Finding Spice in France


French food is delectable: rich flavors garnered only from hours of slow roasting or braising, pastries delicately ensconced in butter. There’s the simple alchemy of meat and salt producing paté and sausage and rillettes. And then the decadent milk charcuterie: cheese. However, weeks and weeks of the food had us aching for the fiery and the spicy. For all the beauty of French food, it is undeniably brown in its balance. I craved dramatic highs and lows, punches of red and green. My fellow American students yearned for the same. 

From that desire came forth two dinners cooked in the house we shared: matar paneer and jambalaya. Yes, in the Gascon heartland, we managed to coax fire into our meals. Not without some guilt, I wolfed down bowls and bowls. But French cooking was not wholly left out in the cold- if it were not for the creamy raw milk straight from the farm, I am convinced our paneer would not have been so toothsome. If not for the fresh chickens obtained at Toulouse’s famed market, the jamabalya would not have been so succulent. So, France did have a role to play in our decidedly non-French cooking. 

Jon’s Matar (and Diana’s) Paneer

For the paneer:


  • 1/2 gallon of the highest quality whole milk you can find
  • 1/4c lemon juice
  • 1/2t salt


  1. Set milk over medium heat in saucepan and bring to a low simmer. Stir milk occasionally, scraping the bottom of the pan so that it does not scald. It’s ready when it looks steamy and foamy
  2. Remove milk from the heat and add lemon juice. It should curdle
  3. Cover saucepan and let stand for 10 minutes, allowing the curds to separate from the whey. If separation has not occurred after 10 minutes, add another tablespoon of lemon juice
  4. Strain curds by placing cheesecloth or muslin over a colander and pour in curd; whey can be reserved or discarded 
  5. Squeeze curds to expel remaining whey
  6. Salt curds; taste and add more as necessary
  7. Press curds: still in cheesecloth, place whey on dinner plate. Wrap cheesecloth around curds, forming into rectangular shape. Place another plate on top of curds and weigh down. Press for at least 15 minutes and up to 1 hour 
  8. Use paneer or refrigerate up to two days. Paneer will firm up and be less crumbly if left in the fridge longer

For the curry:

I sadly did not take notes as Jon was making the curry. I’m trying to wrest the steps from him, but my efforts have proven fruitless thus far. Maybe one day I will be able to put a recipe here.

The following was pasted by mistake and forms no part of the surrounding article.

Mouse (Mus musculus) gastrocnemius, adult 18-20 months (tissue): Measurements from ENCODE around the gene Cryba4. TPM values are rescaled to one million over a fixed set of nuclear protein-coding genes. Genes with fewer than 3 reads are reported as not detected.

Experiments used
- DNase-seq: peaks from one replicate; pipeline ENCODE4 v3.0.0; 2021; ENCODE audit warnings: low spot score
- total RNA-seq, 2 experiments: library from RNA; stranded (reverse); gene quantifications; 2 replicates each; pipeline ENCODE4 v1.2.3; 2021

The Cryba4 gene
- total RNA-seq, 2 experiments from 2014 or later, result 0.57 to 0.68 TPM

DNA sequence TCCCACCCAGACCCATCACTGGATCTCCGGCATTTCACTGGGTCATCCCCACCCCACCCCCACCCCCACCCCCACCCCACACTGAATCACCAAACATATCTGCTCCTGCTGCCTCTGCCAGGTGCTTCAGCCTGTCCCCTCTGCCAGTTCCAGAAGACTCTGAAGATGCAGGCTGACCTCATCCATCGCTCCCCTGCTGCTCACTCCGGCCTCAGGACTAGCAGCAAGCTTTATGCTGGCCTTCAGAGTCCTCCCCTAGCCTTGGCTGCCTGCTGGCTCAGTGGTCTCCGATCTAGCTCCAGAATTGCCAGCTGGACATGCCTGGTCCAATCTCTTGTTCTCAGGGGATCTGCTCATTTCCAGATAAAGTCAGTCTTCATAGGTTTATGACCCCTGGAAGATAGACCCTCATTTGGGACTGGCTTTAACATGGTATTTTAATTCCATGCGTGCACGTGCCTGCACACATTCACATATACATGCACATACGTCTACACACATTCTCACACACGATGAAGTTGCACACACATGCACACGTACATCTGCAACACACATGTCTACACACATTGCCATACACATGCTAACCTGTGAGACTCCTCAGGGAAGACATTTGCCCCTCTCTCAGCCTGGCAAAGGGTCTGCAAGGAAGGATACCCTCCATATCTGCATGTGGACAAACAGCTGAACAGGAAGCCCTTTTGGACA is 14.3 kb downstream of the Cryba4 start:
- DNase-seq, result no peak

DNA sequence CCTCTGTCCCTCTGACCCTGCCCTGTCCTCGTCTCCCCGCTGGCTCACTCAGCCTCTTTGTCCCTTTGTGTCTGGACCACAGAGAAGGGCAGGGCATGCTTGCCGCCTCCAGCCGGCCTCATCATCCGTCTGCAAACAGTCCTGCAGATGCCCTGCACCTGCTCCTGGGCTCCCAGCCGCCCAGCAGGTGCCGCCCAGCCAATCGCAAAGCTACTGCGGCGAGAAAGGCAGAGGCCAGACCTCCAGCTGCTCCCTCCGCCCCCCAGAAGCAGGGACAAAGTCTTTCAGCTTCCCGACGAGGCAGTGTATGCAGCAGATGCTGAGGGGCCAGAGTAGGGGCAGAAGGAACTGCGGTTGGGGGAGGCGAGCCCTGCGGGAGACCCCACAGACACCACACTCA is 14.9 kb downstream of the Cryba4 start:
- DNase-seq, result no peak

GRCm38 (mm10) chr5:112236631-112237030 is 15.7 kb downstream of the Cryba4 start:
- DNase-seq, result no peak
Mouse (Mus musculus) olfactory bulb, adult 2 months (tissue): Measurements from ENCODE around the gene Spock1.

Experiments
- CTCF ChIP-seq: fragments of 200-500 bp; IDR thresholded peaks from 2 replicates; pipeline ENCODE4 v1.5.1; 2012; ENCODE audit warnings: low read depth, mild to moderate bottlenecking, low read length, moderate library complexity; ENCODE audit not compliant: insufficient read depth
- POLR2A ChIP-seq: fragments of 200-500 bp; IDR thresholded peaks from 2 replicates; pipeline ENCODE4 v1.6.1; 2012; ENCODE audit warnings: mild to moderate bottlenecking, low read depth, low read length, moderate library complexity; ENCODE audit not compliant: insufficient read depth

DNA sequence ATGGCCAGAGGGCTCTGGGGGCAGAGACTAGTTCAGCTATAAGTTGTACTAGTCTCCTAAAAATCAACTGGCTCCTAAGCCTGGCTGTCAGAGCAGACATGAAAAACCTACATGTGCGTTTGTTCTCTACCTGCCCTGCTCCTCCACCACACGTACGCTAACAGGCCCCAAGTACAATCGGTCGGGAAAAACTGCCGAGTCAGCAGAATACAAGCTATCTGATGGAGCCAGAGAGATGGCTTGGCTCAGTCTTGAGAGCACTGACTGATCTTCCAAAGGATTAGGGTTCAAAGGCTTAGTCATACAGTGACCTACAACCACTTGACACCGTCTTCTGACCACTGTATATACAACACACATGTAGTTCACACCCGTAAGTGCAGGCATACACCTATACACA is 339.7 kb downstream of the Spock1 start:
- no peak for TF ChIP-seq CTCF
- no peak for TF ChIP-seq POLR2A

Update: Success! The recipe is here

Ali’s Jambalaya


  • 1 stick of butter
  • Dry cajun seasoning (Ali recommends Slap Ya Mamma)
  • Bell pepper
  • Onions
  • Okra
  • Parsley 
  • Garlic
  • 2lb chunked chicken ( Ali’s notes: I like to break down a chicken myself and get a mix of white and dark)
  • 2lb smoked sausage (Ali’s notes: Andouille is traditional but any form of REAL SMOKED sausage will do)
  • White Rice
  • Bouquet garnis (bay leaf, thyme, peppercorns)
  • Worcestershire sauce
  • Hot sauce


In Ali’s words:

  1. Melt half stick of butter in a skillet and saute peppers, onion, garlic, parsley, and a sprinkle of seasoning until mostly cooked. Remove from skillet
  2. Put the rest of your butter in the skillet and add chicken along with a healthy amount of cajun seasoning (at least enough to get a good cover on your chicken,…if you’re trying to have a mild jambalaya this is where you need to take note of seasoning usage)
  3. Cook your chicken over medium heat. It’s important to cook the chicken into the butter it’s a process of making a type of flavored sauce that is going to flavor your rice, and that is a pivotal point in jambalaya. (you want good sized chunks of chicken so they don’t disintegrate while slow cooking)
  4. Add your sausage when the chicken is about halfway done. Low and slow and delicious. Let the juices from the chicken and sausage combine with that butter to make a super tasty juice. 
  5. Use the lid of your skillet to drain out the chicken/sausage juice….measure the amount you have. Factor that amount into your liquid measure for the amount of rice you are going to cook, once measure add the liquid back into the skillet. **this part is optional depending on your skill of cooking. The main point of this step is to refrain from having runny rice (that’s a major faux pax in cajun country) 
  6. Take your chicken sausage mix and put it into an appropriately sized stock pot, add your veggies into the same pot and test your spice/seasoning.
  7. At this point add a touch of worcestershire sauce and the bouquet garnis
  8. Add your rice and the appropriate amount of water. For 4 lbs. of meat 3 cups of rice is usually appropriate. 
  9. Throw a lid on it, keep it on a medium heat and DON”T TOUCH IT! for at least ten minutes. Stirring in not essential. You will want to stir the bottom of the pot every 10-15 minutes at first as to not have anything burn on the bottom, but that’s the only reason you should touch it. You want the rice to cook in all the flavors of all the deliciousness you just created. As it’s going along, I usually test it, throw in some hot sauce if you like heat.